Earlier this year, Buju Banton of Jamaica won the 2010 Grammy Award for Best Reggae Album. It apparently didn't bother anyone that his lyrics are virulently anti-gay. The hip-hop group Odd Future has acquired a considerable following and lots of admiration from the press. No one seems to mind that their music is hate-driven.
Which is what makes the Broadway-bound White Noise, playing in Chicago through June 5, so terribly timely. Billed as "a cautionary musical," the show, says director and choreographer Sergio Trujillo, asks the question, "Are we really listening?"
White Noise is inspired by the Gaede twins, the adorable, blue-eyed blonde girls known as the white supremacist duo Prussian Blue. Beginning when they were 11, in 2003, and continuing for the next five or six years, they sang songs that conveyed their racist ideology.
"They're a jumping-off point," says Trujillo. "Our show is about 'What if?' What if you had these beautiful and angelic-looking girls who write music for the white separatist movement, and someone begins to write coded lyrics for them? And what if the American public started buying their recordings? That's the essence of the show. And sometimes when you're working on a show, the world conspires and puts these things out there, like Buju Banton and Odd Future." The show has a book by Matte O'Brien and a score by Robert Morris, Steven Morris and Joe Shane, and one of the producers is Whoopi Goldberg. It has undergone considerable change since it was initially conceived by Ryan J. Davis and presented at the 2006 New York Musical Theatre Festival, with music by Joe Drymala and additional songs by seven other writers. A full-scale production, with the current writing team in place, was mounted in New Orleans in July 2009, where it sold out.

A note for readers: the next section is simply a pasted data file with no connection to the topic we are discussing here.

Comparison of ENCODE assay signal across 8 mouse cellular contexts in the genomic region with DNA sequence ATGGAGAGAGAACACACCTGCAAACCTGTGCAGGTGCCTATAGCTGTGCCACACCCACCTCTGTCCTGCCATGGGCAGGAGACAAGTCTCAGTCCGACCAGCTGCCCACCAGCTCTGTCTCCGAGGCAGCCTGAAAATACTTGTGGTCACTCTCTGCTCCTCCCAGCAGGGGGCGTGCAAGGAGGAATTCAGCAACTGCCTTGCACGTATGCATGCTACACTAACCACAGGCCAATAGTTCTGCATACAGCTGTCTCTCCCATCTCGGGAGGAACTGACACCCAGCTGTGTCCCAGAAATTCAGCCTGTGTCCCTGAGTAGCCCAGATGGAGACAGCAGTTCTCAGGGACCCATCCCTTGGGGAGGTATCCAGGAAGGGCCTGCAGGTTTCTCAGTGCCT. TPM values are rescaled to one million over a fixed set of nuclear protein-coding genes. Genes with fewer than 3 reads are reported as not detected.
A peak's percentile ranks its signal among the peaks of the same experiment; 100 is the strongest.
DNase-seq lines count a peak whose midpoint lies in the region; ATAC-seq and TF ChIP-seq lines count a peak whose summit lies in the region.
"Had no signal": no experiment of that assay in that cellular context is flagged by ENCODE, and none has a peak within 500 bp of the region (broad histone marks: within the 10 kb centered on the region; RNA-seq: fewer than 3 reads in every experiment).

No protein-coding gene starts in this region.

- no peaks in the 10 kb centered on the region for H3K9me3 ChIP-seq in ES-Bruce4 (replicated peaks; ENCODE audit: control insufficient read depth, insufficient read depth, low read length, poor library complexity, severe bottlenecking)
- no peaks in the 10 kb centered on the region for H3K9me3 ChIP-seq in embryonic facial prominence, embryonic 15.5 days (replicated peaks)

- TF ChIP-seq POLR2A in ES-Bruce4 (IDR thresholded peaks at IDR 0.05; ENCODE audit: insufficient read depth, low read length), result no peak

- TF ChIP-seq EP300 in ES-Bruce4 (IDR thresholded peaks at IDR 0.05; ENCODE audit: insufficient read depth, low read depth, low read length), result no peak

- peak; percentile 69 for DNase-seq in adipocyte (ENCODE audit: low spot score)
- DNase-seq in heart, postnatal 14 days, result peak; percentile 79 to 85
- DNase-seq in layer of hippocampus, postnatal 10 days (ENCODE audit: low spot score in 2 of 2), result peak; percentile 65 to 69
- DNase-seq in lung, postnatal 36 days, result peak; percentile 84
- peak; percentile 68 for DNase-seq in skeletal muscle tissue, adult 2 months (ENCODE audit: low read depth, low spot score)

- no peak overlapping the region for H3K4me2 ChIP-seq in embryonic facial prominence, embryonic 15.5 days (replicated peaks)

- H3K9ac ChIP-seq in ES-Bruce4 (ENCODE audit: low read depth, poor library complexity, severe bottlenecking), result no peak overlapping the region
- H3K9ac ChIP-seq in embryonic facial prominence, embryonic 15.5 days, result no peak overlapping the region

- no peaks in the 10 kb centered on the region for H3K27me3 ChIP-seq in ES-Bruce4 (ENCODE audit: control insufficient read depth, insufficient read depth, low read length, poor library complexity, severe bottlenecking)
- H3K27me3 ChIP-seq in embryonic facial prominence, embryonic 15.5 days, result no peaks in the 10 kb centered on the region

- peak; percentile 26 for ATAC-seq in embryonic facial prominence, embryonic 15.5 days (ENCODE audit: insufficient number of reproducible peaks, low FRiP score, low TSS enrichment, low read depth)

Trujillo, choreographer of the currently-running Memphis, Jersey Boys and The Addams Family, was not involved in the show's previous incarnations. And he had not expected such a risky project to be his first show as a director.
"There's another musical that I thought was going to happen before this one," he says. "But the cards just fell this way. I cannot tell you that I wasn't afraid of the subject matter. But I believe in this show. It's very intense and challenging. And it's making me fearless."
Trujillo says that "living in today's world" was all the research he needed to do for the show. "This stuff, this hatred, is all around us: FOX, CNN, the Grammys," he says. "And again, the question is, 'Is America listening and paying attention? Or is it just noise?' Our culture, the media, everything is so manipulated, and they're getting more and more out of control. The public is easily manipulated. The smart ones do the research and pay attention. But the majority of the country believe whatever they're being told they should believe."
Trujillo adds, "If we treat the material with truth, integrity and responsibility, then we've done our jobs. I hope the show inspires discussion. I hope we can get people to listen and start paying attention, and realize that as individuals and Americans, we all have a responsibility to deal with the hatred and try to educate people. I hope people don't go home and put away their Playbills and ignore the world around them."